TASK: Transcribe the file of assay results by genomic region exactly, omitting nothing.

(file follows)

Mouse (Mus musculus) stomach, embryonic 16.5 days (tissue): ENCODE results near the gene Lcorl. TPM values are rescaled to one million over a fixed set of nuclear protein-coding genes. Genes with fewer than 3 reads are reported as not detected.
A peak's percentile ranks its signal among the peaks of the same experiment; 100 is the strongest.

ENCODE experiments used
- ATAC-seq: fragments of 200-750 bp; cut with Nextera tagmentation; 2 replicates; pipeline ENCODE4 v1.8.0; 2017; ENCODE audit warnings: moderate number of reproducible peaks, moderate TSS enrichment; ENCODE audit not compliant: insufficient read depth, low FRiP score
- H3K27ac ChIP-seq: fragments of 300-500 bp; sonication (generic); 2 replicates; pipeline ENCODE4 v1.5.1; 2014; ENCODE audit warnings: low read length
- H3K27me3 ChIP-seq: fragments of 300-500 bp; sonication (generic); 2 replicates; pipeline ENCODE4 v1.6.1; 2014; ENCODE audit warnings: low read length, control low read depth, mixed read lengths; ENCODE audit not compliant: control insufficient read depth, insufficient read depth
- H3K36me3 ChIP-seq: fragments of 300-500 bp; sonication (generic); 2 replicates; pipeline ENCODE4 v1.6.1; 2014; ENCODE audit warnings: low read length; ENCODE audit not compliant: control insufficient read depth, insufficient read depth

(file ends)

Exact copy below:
Mouse (Mus musculus) stomach, embryonic 16.5 days (tissue): ENCODE results near the gene Lcorl. TPM values are rescaled to one million over a fixed set of nuclear protein-coding genes. Genes with fewer than 3 reads are reported as not detected.
A peak's percentile ranks its signal among the peaks of the same experiment; 100 is the strongest.

ENCODE experiments used
- ATAC-seq: fragments of 200-750 bp; cut with Nextera tagmentation; 2 replicates; pipeline ENCODE4 v1.8.0; 2017; ENCODE audit warnings: moderate number of reproducible peaks, moderate TSS enrichment; ENCODE audit not compliant: insufficient read depth, low FRiP score
- H3K27ac ChIP-seq: fragments of 300-500 bp; sonication (generic); 2 replicates; pipeline ENCODE4 v1.5.1; 2014; ENCODE audit warnings: low read length
- H3K27me3 ChIP-seq: fragments of 300-500 bp; sonication (generic); 2 replicates; pipeline ENCODE4 v1.6.1; 2014; ENCODE audit warnings: low read length, control low read depth, mixed read lengths; ENCODE audit not compliant: control insufficient read depth, insufficient read depth
- H3K36me3 ChIP-seq: fragments of 300-500 bp; sonication (generic); 2 replicates; pipeline ENCODE4 v1.6.1; 2014; ENCODE audit warnings: low read length; ENCODE audit not compliant: control insufficient read depth, insufficient read depth